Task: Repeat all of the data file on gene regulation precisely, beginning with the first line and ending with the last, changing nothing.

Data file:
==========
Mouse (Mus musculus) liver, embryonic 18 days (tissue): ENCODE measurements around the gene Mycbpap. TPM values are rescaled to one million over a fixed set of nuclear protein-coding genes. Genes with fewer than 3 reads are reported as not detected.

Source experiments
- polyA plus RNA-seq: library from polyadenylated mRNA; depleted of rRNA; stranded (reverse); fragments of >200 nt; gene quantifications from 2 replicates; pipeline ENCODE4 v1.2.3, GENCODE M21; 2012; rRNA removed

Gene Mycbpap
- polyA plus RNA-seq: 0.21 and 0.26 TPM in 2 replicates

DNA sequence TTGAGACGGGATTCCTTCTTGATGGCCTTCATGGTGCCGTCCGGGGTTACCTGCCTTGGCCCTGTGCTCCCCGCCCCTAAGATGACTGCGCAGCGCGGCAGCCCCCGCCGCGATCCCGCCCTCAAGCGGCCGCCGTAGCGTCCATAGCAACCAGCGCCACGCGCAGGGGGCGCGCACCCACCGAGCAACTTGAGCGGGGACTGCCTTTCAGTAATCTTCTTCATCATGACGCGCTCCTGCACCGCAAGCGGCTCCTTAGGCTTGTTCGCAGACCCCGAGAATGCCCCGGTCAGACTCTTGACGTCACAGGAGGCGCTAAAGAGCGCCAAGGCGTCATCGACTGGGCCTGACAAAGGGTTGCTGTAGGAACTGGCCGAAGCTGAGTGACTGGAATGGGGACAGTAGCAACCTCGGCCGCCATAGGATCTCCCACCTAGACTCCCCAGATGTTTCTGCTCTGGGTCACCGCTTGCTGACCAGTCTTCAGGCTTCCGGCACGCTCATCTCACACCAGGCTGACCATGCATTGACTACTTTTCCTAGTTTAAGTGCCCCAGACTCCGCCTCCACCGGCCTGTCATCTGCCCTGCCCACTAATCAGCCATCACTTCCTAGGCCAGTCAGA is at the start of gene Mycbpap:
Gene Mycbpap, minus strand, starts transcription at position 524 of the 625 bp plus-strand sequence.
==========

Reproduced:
Mouse (Mus musculus) liver, embryonic 18 days (tissue): ENCODE measurements around the gene Mycbpap. TPM values are rescaled to one million over a fixed set of nuclear protein-coding genes. Genes with fewer than 3 reads are reported as not detected.

Source experiments
- polyA plus RNA-seq: library from polyadenylated mRNA; depleted of rRNA; stranded (reverse); fragments of >200 nt; gene quantifications from 2 replicates; pipeline ENCODE4 v1.2.3, GENCODE M21; 2012; rRNA removed

Gene Mycbpap
- polyA plus RNA-seq: 0.21 and 0.26 TPM in 2 replicates

DNA sequence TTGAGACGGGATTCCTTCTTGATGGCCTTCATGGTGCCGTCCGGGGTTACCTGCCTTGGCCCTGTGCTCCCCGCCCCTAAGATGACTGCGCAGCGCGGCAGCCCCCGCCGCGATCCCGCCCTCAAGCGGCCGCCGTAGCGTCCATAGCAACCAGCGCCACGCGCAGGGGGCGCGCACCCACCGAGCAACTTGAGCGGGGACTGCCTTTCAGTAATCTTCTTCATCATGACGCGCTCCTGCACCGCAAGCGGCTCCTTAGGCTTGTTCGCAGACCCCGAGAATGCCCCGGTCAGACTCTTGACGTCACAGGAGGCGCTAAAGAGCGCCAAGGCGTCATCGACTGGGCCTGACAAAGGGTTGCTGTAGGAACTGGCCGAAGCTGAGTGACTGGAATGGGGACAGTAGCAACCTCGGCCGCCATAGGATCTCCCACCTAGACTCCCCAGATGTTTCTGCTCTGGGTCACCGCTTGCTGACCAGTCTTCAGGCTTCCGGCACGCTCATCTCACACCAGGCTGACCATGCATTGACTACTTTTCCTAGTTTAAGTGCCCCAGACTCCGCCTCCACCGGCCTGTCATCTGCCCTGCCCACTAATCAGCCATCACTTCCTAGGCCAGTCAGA is at the start of gene Mycbpap:
Gene Mycbpap, minus strand, starts transcription at position 524 of the 625 bp plus-strand sequence.